This is the season for Democratic conventions in Connecticut. I will be serving as a delegate to the Judge of Probate Convention (a low key uncontested affair). I will also be serving as a delegate for John Larson, the Congressman I interned for in Washington DC.
Even though these are largely pro forma affairs I was impressed that the candidate for probate judge still called me to ask for my vote and tell me about his candidacy. Turns out he attended the law school I go to and he spent time to share some advice and wisdom. In a time where a lot of people in Connecticut politics are online, I think the phone call is truly one of the most powerful tools available to candidates for connecting with people. It’s all a matter of caring.
Just wanted to share a copy of the e-mail I sent out about the student trustee election results (below the split).
I was waiting for an official announcement to be sent before I sent
this but since it seems that may not happen I wanted to inform you
that Adam Scianna (a Civil Engineer at Storrs) won the Graduate
Student Trustee election. I want to express my sincere gratitude to
everyone that supported me, voted, and sent kind words. It meant a lot
to me and I enjoyed the opportunity to hear your stories and concerns
about our school as I campaigned. While I will not have the
opportunity to tackle these as student trustee, I will continue to
stay involved in other ways.
As always you should feel free to contact our competent and hard
working SBA representatives if you have problems or suggestions for
things on campus. They work hard for you and I know they are more than
happy to try and address problems or suggestions you might have.
â€œA computer lets you make more mistakes faster than any invention in human history â€” with the possible exceptions of handguns and tequila.â€ â€” US 7th Circuit Court of Appeals via ABA Journal
Every two years graduate students at the University of Connecticut are given the opportunity to vote for someone to represent them on the Board of Trustees. The Board of Trustees is the governing body of our university and the last word on university policies, procedures, and tuition.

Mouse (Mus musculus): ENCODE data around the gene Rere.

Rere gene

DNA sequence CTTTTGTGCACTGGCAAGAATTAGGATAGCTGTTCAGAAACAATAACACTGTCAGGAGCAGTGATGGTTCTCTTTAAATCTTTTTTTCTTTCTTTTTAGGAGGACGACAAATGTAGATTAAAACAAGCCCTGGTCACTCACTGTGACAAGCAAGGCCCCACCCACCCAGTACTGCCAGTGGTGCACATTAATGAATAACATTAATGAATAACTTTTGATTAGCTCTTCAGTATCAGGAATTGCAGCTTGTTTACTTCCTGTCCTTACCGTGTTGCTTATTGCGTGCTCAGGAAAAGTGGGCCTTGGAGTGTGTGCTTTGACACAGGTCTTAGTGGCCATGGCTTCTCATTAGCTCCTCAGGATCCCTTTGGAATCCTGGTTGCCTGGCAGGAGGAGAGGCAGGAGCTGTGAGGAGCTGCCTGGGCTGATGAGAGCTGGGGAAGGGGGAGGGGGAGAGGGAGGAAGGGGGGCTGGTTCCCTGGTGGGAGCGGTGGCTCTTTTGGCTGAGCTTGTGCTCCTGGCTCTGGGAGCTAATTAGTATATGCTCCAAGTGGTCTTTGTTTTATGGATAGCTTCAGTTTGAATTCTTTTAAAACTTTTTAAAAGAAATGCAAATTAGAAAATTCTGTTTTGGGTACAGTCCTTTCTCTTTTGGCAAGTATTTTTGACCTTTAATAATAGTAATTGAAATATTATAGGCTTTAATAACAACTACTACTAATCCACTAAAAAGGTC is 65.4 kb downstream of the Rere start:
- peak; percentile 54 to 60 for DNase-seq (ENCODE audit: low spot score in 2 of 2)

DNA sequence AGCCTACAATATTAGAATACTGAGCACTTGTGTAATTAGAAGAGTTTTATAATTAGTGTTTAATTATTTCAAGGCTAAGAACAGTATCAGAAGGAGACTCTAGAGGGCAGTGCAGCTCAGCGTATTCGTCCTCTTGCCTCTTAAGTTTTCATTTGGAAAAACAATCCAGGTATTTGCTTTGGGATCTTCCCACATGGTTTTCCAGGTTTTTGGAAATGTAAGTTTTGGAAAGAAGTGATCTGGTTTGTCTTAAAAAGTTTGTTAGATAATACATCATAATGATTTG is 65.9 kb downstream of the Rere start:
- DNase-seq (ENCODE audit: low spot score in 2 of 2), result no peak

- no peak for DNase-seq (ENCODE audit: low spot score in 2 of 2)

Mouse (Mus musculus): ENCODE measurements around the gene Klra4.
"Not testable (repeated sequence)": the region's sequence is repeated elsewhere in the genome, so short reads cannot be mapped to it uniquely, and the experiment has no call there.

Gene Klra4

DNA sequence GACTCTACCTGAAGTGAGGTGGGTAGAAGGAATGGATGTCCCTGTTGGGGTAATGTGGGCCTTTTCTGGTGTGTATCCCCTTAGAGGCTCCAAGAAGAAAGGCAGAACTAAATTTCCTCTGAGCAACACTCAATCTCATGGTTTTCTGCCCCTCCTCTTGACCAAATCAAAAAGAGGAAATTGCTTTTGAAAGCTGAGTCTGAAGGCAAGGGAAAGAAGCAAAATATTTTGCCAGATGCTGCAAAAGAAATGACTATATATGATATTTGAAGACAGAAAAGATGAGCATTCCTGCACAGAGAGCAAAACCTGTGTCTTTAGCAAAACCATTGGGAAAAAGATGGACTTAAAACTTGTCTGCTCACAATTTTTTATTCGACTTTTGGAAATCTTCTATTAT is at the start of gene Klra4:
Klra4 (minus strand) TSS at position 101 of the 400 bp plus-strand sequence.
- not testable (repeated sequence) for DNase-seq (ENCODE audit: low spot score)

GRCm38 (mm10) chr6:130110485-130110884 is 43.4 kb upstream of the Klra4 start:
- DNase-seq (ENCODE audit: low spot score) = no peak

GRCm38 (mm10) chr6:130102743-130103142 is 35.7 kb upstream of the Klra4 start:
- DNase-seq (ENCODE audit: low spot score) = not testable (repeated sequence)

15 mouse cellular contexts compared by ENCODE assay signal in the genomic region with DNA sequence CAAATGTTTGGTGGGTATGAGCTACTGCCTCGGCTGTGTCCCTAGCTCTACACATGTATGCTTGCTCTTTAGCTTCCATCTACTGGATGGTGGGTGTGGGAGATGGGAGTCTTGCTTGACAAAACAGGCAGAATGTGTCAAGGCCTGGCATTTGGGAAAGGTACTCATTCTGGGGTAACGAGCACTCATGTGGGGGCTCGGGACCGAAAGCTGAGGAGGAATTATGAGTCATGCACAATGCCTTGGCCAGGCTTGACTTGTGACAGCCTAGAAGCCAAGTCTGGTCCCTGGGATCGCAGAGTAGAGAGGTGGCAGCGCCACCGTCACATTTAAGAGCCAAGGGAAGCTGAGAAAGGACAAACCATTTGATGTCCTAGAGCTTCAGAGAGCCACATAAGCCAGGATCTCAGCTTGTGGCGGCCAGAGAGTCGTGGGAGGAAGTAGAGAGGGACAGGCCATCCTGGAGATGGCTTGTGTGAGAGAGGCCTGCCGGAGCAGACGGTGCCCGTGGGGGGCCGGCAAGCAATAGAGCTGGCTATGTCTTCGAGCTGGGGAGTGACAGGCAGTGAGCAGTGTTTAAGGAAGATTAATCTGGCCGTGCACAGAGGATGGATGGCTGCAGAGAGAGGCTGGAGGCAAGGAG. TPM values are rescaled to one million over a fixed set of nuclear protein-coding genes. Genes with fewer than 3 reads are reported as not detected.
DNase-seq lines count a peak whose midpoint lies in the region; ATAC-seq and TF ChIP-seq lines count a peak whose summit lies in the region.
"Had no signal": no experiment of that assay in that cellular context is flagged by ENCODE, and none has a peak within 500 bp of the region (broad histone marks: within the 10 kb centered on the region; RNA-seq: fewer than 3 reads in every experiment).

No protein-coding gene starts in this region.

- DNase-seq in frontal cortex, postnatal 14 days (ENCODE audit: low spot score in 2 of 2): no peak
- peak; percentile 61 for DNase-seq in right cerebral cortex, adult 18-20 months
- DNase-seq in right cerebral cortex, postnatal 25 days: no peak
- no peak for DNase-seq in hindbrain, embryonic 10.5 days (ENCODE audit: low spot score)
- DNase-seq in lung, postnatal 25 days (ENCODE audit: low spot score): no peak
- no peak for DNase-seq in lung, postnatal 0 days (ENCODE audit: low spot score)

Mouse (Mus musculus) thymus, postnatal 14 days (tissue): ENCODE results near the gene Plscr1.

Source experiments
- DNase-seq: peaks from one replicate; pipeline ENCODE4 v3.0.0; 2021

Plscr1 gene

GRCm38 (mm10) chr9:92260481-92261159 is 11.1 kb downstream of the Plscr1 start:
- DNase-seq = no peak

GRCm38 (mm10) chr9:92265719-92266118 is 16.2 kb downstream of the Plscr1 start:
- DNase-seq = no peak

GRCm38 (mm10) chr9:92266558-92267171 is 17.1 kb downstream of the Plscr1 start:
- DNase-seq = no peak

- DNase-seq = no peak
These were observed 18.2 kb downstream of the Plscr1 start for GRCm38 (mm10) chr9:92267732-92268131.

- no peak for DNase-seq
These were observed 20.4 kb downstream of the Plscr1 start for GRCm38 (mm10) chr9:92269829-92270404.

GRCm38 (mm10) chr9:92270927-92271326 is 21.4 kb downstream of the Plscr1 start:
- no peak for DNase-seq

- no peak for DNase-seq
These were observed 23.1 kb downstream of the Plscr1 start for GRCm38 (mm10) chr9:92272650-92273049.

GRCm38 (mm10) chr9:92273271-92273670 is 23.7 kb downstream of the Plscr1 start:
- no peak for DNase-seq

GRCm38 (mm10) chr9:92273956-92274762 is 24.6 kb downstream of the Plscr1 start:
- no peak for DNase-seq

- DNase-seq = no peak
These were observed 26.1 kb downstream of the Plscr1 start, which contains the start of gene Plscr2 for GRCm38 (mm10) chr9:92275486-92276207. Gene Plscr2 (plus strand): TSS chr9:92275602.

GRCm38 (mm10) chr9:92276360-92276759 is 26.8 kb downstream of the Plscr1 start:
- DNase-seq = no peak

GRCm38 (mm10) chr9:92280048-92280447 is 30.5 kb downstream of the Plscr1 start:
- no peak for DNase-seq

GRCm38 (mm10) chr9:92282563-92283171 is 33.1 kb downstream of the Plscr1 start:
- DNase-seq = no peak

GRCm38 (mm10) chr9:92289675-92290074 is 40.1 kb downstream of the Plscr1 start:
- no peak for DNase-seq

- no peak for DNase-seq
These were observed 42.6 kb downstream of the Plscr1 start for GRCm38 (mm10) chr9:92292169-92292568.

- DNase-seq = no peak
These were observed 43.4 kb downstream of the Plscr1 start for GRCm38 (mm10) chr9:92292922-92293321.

I want to serve as an advocate for graduate students across Connecticut. As an undergraduate I spent four years advocating for students as the founder of the Worcester Polytechnic Institute College Democrats. As President of the College Democrats of Massachusetts, I was responsible for fund raising, building relationships with other organizations, getting students resources, and successfully obtained representation for our group on the Democratic State Committee â€” the â€œboard of trusteesâ€ for the state Democratic Party. In one year I transformed our group into a well respected political organization in the state of Massachusetts.
I will work to build a community of engagement. I pledge to hold office hours on all the graduate student campuses across Connecticut. I also pledge to work with all graduate student governments. I will provide you with updates regularly and remain accessible via phone, e-mail, facebook, and yes, even twitter.
I am concerned with ensuring that all the campuses across the state have their interests represented equally. I am concerned about tuition increases that outpace inflation. I am concerned when I see our state taking $23 Million from our operating reserve account to cover a budget gap. Some of these issues are bigger than what happens in the boardroom â€“ to that end, I promise to advocate for our schools both at Storrs and the state capital.
Please feel free to share your ideas and concerns with me. You can e-mail me or contact me via facebook.
I respectfully ask for your vote next week (http://www.vote.uconn.edu/). If I am elected I promise that I will do my best to ensure that UCONN remains an institution we are all proud of.
The New York State Senate has been doing a lot to increase engagement with its citizens. The Director of Technology Innovation Noel Hidaldo recently gave a presentation (below) at the IgniteNYC event. Some of the stuff is procedural such as assigning their content a Creative Commons license. Other he touches on are much more substantive such as holding a digital town hall. Connecticut should start thinking about adopting some of these ideas.
For example, one idea they might adopt is allowing citizens to comment on the legislation using a web form. It’s a really basic thing but currently the state website does not allow you to do this. A quick and easy way to submit written testimony that goes along with public hearings might encourage more people to submit their testimony and ideas.
Having worked with some state agencies when doing some academic research I know they are willing and able to share data. The Yankee Institute recently put up a large amount of data from the comptrollers office. I do not believe they are unwilling to change, they just need some help from the next generation of nutmeggers.